In the third step of determining admissibility under Rule 804(b)(5), the trial court must make findings of fact and conclusions of law that the statement sought to be introduced possesses “equivalent circumstantial guarantees of trustworthiness.” N.C. Gen. Stat. § 8C-1, Rule 804(b)(5); State v.Smith, 315 N.C. 76, 93, 337 S.E.2d 833, 844-45 (1985). A trial court must consider the following factors in determining whether a hearsay statement sought to be admitted under Rule 804(b)(5) is trustworthy: (1) the declarant's personal knowledge of the underlying events, (2) the declarant's motivation to speak the truth or otherwise, (3) whether the declarant ever recanted the statement, and (4) the practical availability of the declarant at trial for meaningful cross-examination. See Triplett, 316 N.C. at 10-11, 340 S.E.2d at 742. The trial court may also properly consider the nature and character of the statement and the relationship of the parties in deciding whether the statement is trustworthy. See State v. King, 353 N.C. 457, 479, 546 S.E.2d 575, 592 (2001), cert. denied, 534 U.S. 1147, 151 L. Ed. 2d 1002 (2002); Triplett, 316 N.C. at 11, 340 S.E.2d at 742.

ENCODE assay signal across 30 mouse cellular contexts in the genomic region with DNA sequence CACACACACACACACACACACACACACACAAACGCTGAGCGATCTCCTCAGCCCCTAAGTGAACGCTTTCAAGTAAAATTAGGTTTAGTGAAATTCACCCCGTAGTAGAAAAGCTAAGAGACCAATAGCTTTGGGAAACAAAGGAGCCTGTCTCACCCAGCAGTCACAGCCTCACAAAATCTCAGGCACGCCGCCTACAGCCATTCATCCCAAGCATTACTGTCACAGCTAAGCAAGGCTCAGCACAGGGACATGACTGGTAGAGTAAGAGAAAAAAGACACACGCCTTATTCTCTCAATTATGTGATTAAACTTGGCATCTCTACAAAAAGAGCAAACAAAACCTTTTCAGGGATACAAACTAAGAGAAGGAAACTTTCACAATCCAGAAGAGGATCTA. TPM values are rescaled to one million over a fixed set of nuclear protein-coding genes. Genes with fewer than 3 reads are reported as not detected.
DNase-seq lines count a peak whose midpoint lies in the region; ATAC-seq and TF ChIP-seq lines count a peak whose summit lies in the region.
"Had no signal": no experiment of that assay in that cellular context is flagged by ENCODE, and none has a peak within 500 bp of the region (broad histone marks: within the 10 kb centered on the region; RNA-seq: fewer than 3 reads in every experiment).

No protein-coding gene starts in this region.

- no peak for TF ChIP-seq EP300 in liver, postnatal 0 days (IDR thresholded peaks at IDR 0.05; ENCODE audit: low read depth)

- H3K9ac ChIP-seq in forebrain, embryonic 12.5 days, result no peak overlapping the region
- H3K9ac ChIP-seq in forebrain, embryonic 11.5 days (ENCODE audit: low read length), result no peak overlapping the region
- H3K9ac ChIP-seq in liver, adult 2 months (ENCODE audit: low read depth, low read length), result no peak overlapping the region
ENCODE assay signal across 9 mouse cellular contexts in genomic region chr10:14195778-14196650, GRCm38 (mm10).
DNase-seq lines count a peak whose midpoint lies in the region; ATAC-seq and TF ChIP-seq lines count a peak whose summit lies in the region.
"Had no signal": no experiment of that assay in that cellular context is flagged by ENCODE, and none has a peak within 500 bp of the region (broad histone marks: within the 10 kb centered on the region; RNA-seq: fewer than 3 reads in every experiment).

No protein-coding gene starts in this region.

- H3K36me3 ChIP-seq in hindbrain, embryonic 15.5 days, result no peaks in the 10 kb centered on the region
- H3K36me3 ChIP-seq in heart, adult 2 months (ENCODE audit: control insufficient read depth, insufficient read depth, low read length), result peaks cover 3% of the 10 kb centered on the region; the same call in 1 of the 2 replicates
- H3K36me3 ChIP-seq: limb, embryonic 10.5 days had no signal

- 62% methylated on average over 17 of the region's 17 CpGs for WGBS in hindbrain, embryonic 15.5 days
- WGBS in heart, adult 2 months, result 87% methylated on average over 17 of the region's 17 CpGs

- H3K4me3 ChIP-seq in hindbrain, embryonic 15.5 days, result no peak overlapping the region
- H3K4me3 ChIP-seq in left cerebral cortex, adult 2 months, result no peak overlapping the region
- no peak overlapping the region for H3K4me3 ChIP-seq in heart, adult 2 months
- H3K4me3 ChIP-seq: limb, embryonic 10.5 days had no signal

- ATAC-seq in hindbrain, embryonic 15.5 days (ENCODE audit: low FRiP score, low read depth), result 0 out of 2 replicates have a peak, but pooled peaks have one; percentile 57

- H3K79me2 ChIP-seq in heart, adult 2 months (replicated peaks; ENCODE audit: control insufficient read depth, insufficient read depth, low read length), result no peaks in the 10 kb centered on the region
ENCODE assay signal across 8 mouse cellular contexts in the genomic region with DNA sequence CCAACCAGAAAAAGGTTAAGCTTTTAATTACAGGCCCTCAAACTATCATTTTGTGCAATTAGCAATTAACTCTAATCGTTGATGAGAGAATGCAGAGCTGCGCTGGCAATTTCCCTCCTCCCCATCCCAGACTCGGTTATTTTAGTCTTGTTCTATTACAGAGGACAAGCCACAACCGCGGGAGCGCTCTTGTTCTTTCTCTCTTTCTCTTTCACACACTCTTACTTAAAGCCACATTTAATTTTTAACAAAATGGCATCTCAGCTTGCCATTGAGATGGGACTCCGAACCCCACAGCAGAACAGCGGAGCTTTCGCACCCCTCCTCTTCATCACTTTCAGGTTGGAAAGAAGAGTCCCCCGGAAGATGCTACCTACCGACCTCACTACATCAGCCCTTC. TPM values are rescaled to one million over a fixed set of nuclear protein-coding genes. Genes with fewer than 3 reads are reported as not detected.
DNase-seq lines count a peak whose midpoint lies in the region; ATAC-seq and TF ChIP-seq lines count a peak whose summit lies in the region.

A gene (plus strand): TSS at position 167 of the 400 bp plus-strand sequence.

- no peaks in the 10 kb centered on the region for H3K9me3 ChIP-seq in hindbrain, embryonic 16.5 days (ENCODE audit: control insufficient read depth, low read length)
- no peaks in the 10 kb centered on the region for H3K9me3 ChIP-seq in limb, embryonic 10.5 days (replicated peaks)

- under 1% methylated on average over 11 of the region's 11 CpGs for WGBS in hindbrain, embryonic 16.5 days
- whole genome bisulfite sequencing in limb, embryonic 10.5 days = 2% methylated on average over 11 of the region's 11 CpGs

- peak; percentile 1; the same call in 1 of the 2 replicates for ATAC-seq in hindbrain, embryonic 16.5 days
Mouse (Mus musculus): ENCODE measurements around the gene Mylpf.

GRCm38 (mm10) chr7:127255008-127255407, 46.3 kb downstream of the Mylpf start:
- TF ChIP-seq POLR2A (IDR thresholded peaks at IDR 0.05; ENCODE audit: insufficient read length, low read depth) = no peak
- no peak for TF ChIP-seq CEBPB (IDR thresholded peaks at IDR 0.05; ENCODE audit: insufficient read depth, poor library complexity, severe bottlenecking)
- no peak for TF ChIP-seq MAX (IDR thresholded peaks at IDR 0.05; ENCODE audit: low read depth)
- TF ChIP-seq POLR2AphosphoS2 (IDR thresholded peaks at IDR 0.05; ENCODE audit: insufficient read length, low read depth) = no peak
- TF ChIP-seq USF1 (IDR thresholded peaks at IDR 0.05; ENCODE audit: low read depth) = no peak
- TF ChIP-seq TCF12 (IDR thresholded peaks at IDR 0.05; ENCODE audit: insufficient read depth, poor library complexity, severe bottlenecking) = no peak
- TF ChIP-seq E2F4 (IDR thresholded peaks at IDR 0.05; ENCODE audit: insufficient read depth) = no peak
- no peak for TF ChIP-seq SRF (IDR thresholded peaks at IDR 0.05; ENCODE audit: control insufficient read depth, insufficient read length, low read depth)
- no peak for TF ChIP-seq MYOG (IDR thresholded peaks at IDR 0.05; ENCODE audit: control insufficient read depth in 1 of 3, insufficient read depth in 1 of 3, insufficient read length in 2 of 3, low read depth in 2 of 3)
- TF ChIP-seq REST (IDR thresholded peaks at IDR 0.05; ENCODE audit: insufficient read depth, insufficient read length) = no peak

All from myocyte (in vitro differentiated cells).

In the case sub judice, defendant contends that the trial court erred in determining that the victim's statements to others contained sufficient indicia of trustworthiness. Specifically, defendant argues that, as the declarant is mentally infirm, his statements are inherently suspect. We disagree.
    It is well established that a witness's inability to testify at trial due to incompetence does not prevent that witness's statement from being admitted under Rule 804(b)(5). See State v. Waddell, 351 N.C. 413, 422-23, 527 S.E.2d 644, 650-51 (2000). The relevant circumstances in determining trustworthiness include only those that surround the making of the statement. See id. Here, the trial court found that the victim's statements to Jackson weretrustworthy because of the relationship between the two men. The trial court noted that whenever the victim made false statements, such statements were easily identified by Jackson as being untrue, and that the victim always apologized and retracted these falsehoods. The trial court found that the victim never retracted his statements concerning defendant.